Cult Critic: Does your idea stem from reality of yours or other?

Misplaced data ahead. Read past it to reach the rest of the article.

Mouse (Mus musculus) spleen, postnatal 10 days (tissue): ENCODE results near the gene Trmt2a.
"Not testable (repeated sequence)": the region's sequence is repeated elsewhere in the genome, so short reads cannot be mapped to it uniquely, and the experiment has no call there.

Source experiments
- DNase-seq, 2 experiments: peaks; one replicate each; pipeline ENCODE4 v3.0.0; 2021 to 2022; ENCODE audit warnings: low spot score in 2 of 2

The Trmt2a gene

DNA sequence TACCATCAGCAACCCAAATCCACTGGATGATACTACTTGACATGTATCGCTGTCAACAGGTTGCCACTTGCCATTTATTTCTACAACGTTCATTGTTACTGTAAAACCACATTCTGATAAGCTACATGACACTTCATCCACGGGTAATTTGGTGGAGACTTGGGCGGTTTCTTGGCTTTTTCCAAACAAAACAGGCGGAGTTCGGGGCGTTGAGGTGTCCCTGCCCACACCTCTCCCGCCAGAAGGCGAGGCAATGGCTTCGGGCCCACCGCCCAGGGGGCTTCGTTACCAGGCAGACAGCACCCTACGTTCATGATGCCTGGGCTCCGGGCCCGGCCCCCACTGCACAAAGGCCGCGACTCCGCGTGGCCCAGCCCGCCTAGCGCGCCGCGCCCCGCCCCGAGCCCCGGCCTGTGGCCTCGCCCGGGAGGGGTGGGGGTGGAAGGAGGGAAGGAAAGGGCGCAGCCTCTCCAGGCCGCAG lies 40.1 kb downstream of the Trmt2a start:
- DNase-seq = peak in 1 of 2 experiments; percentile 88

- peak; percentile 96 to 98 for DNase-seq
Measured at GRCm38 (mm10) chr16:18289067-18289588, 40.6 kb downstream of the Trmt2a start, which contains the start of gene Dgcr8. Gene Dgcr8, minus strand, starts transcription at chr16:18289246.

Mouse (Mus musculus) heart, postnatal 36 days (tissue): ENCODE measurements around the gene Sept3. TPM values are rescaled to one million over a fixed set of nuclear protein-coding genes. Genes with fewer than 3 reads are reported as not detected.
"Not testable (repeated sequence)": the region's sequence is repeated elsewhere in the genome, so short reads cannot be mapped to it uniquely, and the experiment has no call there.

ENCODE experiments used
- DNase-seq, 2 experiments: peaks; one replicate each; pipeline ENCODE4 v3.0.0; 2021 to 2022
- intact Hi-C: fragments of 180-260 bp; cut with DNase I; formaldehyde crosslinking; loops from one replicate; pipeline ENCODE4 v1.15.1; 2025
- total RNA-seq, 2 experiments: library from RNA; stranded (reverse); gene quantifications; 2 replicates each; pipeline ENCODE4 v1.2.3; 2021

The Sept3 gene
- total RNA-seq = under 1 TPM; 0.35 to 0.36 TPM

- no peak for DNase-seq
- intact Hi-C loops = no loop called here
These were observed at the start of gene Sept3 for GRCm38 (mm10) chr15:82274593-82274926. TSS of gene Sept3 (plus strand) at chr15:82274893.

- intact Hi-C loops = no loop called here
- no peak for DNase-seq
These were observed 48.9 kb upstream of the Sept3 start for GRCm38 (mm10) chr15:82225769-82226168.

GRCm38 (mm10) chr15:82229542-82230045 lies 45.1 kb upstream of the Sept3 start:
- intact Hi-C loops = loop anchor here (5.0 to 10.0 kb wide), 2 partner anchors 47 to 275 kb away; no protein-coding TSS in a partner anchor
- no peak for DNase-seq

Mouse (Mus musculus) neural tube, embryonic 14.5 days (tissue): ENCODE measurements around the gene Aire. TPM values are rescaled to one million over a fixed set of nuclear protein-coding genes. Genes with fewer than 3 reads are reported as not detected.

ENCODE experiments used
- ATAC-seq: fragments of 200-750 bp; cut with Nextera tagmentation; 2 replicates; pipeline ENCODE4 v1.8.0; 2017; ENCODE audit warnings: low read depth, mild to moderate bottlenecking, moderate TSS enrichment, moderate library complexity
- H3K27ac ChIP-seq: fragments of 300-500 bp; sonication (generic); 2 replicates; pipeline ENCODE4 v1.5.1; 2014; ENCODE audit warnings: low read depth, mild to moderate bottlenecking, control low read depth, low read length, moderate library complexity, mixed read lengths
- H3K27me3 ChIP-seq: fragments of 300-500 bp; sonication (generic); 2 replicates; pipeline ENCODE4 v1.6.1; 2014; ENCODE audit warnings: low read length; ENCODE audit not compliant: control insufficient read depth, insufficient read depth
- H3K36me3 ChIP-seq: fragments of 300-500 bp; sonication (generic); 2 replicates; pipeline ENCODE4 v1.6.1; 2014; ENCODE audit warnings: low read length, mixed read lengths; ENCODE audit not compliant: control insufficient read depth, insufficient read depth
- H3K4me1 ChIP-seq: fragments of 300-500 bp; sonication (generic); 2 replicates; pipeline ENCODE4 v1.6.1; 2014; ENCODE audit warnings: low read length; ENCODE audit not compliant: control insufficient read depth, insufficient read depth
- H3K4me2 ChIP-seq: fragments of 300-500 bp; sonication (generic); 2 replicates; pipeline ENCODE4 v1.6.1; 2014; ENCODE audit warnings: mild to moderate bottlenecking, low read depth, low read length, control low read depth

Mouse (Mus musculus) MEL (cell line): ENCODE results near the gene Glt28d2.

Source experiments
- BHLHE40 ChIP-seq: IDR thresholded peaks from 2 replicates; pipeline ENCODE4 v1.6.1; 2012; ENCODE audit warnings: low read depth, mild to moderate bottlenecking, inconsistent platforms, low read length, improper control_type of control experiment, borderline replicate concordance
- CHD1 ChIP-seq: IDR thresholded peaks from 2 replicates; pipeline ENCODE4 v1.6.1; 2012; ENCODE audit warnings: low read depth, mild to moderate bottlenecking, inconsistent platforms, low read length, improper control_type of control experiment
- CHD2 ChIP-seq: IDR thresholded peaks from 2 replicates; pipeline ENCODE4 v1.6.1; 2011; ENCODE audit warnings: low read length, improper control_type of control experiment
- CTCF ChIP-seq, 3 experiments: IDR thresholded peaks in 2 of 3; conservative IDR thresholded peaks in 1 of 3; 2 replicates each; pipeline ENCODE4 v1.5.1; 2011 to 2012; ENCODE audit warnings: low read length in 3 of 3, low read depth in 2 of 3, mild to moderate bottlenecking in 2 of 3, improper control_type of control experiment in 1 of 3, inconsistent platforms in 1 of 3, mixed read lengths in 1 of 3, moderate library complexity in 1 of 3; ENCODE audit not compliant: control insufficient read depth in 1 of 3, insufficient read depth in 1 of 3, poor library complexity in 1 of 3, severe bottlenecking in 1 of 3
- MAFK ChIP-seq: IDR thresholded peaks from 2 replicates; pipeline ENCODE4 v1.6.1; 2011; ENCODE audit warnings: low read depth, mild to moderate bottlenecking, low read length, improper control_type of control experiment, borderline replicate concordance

J.K: Guess you're asking: does BoOzy' OS represent me? Perhaps in some aspects. I've always been told or blamed for having my head in the clouds so the link with this dreamy character (and his head in the movies) may seem obvious. Just like him, I saw myself winning an award while making the film, but in the end, my fate seems happier than his in this story, as unlike him, the movie was lucky enough to win many prizes — I just hope I don't wake up tomorrow and find it was all in my head! So that's the first difference — my head isn't in the movie (and my feet are dry as I speak to you). Then just like him again, I do bodybuilding — however please don't worry, I am much better proportioned than him and ladies, I don't wear banana briefs! So that's the second difference. But what I'm telling you right now, I must confess I didn't necessarily consider it at the time. I was (almost) alone on my island, yet I didn't take the time to ask myself the question. It may even be my subconscious that has spoken. Anyway the parallel is interesting, thanks for this question. Afterwards, I believe that dreaming of being a celeb with an amazing body and lots of fans (or lovers) and money (here represented by the “Cristal”) is something very common, at least in a consumerist society such as ours. In the same way, chasing after a dream(especially when superficial) that doesn't come true is unfortunately ordinary. As far as that goes, then, it may be the life of a certain number of people. And ultimately, the hero here ends up alone, maybe like a slew of social media users with millions of followers who actually spend their time alone in pajamas in the back of their bedroom — because the tools originally meant to bring us closer often have the opposite perverse effect. But to be honest, what I'm saying here is strictly unfounded. I am not an expert in this area and have no study to show you to illustrate my words. I'm just translating my observations, which may be biased, for what it's worth. And that ties in with what I was saying earlier so regarding it, I cannot say that it is only about my reality, or considering my reality as a jam made up of a multitude of realities — somewhere along the line. And on this point, if I made again my film today, that is to say 10 years later, the substance would probably be different: on the one hand because the world has changed and will continue to change, so my observation will be different, on the other hand because I am also changing — all this, better or worse. I wouldn't speak for anyone else, but my reality has changed anyway. Incidentally I believe that changing one's point of view is a sign of openness and evolution — at least when it is done by virtue of moral principles and not out of interest to seize such an opportunity or escape such a threat. Admit that we can be wrong. This may be the case with my film, I don't know. I still make mistakes everyday, and I'll be wrong again tomorrow.